Wednesday, December 28, 2016

Peace of Mind

December.  Wish I could title this column Peace on Earth. But this prosaic, yet laudable, aspiration seems more elusive than ever.  Instead, I will take a stab at another deserving bromide, peace of mind.  Perhaps by the end of this column, I will have opened a pathway to inner tranquility.
I hearken on the theme I have harped on over the years‑‑ uncertainty.  There, before the helpless, hollow-minded lawyer, “falls the shadow” of uncertainty.  It is a heavy-handed, harrowing, horrific, hateful, hurtful, hellish harassment.  It hastens the hapless lawyer to hesitate, then harpoon, hinder and harm all hope for help.  Sorry, I got a little carried away with the H’s.  I don’t mean T.S.  I simply wish to stress that a harangue is not helpful.
I acknowledge that uncertainty is omnipresent, but more apparent in December as we contemplate what’s in store in the coming year.  And after our extraordinary presidential election, it predominates.  Because judges must refrain from political involvement, I do not speculate about the pursuit of civil rights cases by the new United States Attorney General.  Nor do I pose annoying questions like who will be the next United States Supreme Court justice or how she or he will vote on controversial cases.  That would be a futile endeavor. 
Lawyers and judges know that fretting about future outcomes is unproductive.  The best we can do is make seemingly rational predictions that are more likely educated guesses about how judges or juries will decide particular cases.  The decisions of so-called swing voting justices on our higher courts often leave us bewildered. 
          A recognition that what appears on the surface is seldom reflective of reality allows us to better cope with the world as it is as opposed to what we pretend or hope it to be.  We do better when we take what appears on the exterior with a grain of salt.    Judicial elections come to mind.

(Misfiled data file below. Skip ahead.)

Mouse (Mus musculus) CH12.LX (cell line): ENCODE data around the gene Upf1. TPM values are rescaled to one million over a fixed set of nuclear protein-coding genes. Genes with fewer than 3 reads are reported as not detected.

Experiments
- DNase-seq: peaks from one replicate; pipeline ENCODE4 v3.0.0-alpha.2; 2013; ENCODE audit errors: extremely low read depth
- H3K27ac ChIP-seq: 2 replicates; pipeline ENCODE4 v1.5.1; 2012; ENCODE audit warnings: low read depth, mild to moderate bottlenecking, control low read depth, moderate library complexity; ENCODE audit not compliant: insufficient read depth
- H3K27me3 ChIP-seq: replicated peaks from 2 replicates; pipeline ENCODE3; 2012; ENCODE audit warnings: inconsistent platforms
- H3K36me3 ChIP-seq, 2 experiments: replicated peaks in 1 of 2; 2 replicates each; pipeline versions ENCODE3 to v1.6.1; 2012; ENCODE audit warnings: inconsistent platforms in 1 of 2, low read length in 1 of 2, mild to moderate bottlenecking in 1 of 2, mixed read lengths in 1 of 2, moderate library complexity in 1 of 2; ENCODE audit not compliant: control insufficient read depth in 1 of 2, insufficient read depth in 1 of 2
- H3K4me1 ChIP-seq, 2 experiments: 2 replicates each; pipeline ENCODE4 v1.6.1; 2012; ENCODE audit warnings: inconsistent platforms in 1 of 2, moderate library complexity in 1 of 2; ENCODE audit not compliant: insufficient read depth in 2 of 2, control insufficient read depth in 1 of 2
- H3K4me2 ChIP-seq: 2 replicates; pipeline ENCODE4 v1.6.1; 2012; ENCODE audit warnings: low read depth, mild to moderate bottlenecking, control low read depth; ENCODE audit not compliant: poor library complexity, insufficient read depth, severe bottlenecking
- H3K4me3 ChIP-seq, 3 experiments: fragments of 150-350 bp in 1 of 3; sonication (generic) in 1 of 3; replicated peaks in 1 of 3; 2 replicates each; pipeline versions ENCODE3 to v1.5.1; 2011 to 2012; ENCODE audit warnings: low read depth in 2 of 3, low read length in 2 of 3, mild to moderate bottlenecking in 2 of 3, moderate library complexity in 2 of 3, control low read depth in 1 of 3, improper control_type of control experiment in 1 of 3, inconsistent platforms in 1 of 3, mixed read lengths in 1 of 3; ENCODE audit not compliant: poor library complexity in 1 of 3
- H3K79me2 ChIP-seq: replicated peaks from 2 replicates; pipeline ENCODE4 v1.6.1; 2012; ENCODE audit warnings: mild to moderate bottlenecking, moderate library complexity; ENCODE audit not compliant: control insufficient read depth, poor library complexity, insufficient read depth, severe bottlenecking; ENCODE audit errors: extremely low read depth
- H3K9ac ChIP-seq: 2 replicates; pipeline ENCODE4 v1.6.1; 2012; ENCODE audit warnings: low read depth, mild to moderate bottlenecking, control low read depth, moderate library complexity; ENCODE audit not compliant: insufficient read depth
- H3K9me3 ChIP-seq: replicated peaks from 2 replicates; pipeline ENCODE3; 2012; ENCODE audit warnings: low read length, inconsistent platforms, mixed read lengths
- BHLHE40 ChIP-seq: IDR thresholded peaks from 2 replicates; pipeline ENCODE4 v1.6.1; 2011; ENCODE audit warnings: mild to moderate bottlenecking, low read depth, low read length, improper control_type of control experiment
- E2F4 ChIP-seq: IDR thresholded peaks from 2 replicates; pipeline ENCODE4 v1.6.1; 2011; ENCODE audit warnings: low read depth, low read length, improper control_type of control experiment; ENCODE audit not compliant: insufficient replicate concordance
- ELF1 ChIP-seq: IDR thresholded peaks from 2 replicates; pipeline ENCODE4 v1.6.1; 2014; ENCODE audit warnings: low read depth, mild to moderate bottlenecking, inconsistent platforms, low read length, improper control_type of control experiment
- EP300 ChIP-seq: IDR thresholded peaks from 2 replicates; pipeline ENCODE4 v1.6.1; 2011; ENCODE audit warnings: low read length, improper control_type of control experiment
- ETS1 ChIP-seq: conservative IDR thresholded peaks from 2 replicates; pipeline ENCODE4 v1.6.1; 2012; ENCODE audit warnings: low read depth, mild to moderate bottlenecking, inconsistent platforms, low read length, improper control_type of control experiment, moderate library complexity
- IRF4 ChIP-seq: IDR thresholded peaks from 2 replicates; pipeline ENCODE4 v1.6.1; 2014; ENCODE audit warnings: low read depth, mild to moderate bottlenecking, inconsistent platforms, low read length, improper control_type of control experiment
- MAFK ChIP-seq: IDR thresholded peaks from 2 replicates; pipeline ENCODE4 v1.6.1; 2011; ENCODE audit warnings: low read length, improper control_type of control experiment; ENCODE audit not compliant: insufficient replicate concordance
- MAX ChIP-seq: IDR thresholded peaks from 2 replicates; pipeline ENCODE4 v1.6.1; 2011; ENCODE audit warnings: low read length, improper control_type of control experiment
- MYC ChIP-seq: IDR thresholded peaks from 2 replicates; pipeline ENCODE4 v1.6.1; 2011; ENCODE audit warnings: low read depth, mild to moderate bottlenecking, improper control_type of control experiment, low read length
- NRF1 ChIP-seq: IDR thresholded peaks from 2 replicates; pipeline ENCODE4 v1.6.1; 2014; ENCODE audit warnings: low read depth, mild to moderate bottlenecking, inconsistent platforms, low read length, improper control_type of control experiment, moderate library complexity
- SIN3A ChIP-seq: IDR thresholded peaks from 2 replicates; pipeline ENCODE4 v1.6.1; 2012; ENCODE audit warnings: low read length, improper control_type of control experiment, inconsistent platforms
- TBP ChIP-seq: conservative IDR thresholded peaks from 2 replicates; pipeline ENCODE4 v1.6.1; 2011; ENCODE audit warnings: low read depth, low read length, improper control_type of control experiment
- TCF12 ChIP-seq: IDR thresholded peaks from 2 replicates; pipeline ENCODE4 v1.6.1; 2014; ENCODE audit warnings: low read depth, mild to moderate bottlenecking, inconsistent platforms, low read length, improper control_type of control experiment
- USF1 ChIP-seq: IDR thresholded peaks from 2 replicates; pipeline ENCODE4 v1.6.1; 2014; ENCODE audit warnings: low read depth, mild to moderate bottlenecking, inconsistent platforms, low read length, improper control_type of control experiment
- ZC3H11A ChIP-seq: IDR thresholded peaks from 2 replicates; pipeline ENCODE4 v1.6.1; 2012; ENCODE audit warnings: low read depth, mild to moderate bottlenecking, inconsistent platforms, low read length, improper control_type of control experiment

Some lawyers aspiring to garner votes for an open seat on the superior court hope to prevail through their personal ballot description.  But I hope most of us know that descriptive phrases in front of the word "prosecutor," such as:  "serial murder," "sex perversion," necrophilia," "repeat parking meter offender," do not guarantee the candidate will be a good judge.  In this age of public confessions, some voters could believe these phrases describe the prosecutor rather than the crimes the prosecutor prosecutes.  Maybe a "gang prosecutor" belongs to a gang.  Descriptions and stories are subject to interpretation.
Of course, we lawyers and judges are writers and storytellers.  And this means our tools are our words… and I suppose our brains from which the words come.  My friend, writer Charles Embree, reminded me what the 20th century philosopher Ludwig Wittgenstein said about words.  “Language is tautological.  A word can only be defined by other words.”
          At first I wasn’t so taken with Wittgenstein.  He was an impatient chap.  There was a time when he taught grammar school in small Austrian villages.  He was reputed to hit kids who got the wrong answers on math quizzes.  I thank my lucky stars that I wasn’t one of his students.  I would have been black and blue.  But because I don’t believe in astrology, even though I am a typical Capricorn, and Wittgenstein was smacking Austrian kids before I was born, the stars probably have nothing to do with it.